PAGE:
In order to create privacy in a more highly populated space, we installed on the table-top surfaces of Peete’s tall cafe tables. The table tops provided an opportunity to re-contextualize a personal space that already existed. One does not simply walk up and disrupt a stranger at a coffee table. By making it a feedback surface, the table-top would provide a more private and intimate experience for user interaction. A user could inconspicuously interact with and digest the information on the table top at their leisure. The table-top experience could last for long periods of time because it disregarded the pressure of a formal exhibition space. In a gallery setting a user might feel pressured to move along after a short amount of time. By integrating the system into the table, users could spend as much time as they liked with the piece and it would appear as if they were merely enjoying a coffee.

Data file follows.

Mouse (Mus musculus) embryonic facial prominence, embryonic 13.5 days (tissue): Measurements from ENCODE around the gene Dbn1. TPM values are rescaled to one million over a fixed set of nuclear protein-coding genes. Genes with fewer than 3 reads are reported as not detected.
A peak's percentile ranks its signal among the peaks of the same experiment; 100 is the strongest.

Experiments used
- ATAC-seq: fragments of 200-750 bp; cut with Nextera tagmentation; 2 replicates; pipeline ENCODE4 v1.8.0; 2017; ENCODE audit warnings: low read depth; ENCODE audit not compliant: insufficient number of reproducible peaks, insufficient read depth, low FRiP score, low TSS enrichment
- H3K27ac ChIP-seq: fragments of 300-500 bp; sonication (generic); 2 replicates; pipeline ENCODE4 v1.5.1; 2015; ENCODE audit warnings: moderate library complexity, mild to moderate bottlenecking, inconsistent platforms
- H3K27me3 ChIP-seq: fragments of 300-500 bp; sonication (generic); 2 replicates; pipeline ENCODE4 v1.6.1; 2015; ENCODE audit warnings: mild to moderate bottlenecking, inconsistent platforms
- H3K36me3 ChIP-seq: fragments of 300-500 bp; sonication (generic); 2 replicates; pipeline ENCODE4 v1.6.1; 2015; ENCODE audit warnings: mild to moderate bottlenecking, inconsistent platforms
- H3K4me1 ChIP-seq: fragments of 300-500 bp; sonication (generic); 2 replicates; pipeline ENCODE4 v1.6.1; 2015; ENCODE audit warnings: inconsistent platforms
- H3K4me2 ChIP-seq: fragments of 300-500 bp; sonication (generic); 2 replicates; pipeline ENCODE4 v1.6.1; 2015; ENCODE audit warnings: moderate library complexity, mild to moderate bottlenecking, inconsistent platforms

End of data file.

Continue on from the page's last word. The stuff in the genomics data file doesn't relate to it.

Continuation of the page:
It was interesting being in the space and seeing people react to the piece. Some used the piece as we had anticipated, sitting at the cafe tables, writing or reading as they wanted. But surprisingly others experienced the installation as a gallery piece. Those in the latter party stood at the table to view one collection of responses. Some gallery viewers might write their own response before walking to the next table to repeat the process. Most often the gallery viewers took the time to experience all of the tables as a sequence. The table tops had become their own gallery space. Although it was not our intention to create a gallery, we were open to the ways in which our users might define their own experience. I often define the success interaction platform by its ability to cater to a range of user scenarios simultaneously. Using that metric, I considered the Peete’s table installation a success.